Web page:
All That Is Solid Melts Into Air: The Experience of Modernity - Marshall Berman

Miraculously they find the operating manual, damp but usable.  They locate the section.  There's a section.  Ears numb from the piercing alarm.  Eyes streaming.  A section.  Scanning through pages.  A title:  "operational Procedures in the Event of Reactor Meltdown."  A block of black ink, two pages, five pages, eight pages.  All text has been wiped out, paragraphs hidden behind thick black lines.  An event such as this cannot be tolerated, cannot be conceived, such a thing can never be planned for, as surely as it can never happen.  The system will not fail, the system cannot fail,  the system is the glorious motherland.



All That Is Solid Melts Into Air is a wonderful novel about the Chernobyl tragedy and the above is a perfect illustration of how the Soviet Union dealt with the whole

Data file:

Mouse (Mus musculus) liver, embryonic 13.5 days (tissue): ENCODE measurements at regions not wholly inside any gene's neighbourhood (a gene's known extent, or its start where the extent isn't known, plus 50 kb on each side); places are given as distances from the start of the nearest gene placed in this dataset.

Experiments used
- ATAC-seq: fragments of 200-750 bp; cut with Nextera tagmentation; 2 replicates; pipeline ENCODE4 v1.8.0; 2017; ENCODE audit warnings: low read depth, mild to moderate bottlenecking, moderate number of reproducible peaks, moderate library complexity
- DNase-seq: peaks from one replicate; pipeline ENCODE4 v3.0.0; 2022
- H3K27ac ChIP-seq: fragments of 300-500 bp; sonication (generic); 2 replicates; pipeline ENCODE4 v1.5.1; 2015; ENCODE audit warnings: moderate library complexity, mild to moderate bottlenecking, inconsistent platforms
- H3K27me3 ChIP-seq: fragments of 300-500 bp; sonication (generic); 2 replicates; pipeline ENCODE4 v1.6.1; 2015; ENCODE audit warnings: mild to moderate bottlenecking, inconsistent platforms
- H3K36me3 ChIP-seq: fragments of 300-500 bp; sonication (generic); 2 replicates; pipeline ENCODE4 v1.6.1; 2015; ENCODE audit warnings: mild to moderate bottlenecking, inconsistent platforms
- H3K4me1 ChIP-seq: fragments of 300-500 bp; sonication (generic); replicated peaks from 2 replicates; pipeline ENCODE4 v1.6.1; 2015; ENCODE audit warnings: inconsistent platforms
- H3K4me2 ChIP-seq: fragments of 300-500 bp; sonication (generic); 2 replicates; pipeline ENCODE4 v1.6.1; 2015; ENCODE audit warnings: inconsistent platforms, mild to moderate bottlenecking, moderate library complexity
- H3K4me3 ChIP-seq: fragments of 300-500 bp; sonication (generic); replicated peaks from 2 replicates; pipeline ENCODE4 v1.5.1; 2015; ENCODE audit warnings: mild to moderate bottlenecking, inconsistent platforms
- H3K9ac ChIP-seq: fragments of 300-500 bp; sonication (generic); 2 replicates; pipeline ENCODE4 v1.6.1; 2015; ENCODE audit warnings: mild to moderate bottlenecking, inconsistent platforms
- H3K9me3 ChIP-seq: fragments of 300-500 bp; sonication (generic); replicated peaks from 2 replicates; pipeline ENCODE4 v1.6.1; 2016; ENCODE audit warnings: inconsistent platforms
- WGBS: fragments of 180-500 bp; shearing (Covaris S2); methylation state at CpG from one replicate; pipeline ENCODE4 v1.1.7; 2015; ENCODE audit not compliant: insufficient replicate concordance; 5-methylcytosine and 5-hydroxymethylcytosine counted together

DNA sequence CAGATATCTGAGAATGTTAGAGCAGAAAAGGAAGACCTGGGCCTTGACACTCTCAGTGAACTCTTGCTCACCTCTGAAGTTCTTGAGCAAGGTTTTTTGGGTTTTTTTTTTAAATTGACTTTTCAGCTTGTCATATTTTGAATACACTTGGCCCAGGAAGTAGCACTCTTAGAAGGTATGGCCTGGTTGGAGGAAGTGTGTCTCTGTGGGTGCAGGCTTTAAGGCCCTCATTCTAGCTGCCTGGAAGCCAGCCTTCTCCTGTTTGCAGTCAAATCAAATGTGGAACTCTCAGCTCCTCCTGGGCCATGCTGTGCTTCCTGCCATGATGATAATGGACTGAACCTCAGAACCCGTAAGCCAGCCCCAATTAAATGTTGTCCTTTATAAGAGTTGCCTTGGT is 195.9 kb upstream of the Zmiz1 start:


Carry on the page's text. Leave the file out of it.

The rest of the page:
catastrophe.  Below is an illustration of what they left behind.





A view of the abandoned city of Prypiat, near the Chernobyl nuclear power plant and surprisingly this is one of the more mild images. 


Using the Chernobyl tragedy to show what a clusterfuck the whole Soviet Union had become was an absolute stroke of genius.   If the motherland said it couldn't happen then it wasn't happening, even if it was happening right under their noses. 


Watching the various characters try to affect change in a country that was absolutely stagnant and refused to acknowledge that there might be a better way or there might possibly be something wrong was sad and frustrating (meaning I wanted to throw the book across the room at the stupidity of it all!!!)  The hardest part was noticing how many of the worst things happening within the book are now beginning to happen in the US.  I don't think that was deliberate on the author's part but it made one think.